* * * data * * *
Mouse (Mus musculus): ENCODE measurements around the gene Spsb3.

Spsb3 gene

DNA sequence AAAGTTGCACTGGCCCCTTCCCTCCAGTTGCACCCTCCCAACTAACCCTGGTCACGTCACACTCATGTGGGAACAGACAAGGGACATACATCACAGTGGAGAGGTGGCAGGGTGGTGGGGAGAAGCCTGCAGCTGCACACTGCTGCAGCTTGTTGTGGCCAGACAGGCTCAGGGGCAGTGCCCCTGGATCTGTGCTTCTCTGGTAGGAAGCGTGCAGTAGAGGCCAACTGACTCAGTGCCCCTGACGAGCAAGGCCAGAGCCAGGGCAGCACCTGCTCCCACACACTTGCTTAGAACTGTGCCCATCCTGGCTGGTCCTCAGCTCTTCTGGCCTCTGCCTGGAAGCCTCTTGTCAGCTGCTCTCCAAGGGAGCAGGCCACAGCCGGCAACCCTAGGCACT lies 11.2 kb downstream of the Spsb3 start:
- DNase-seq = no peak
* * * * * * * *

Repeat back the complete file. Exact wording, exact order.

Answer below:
Mouse (Mus musculus): ENCODE measurements around the gene Spsb3.

Spsb3 gene

DNA sequence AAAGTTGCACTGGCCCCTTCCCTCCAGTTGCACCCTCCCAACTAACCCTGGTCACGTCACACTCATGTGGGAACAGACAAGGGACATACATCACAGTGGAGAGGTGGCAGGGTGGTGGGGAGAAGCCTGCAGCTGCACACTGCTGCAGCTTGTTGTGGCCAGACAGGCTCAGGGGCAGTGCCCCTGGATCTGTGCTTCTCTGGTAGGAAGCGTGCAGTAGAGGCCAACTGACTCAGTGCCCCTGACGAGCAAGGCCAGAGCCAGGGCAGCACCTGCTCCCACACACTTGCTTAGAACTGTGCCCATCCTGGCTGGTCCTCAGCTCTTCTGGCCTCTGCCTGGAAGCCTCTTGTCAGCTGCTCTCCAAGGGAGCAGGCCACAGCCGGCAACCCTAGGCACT lies 11.2 kb downstream of the Spsb3 start:
- DNase-seq = no peak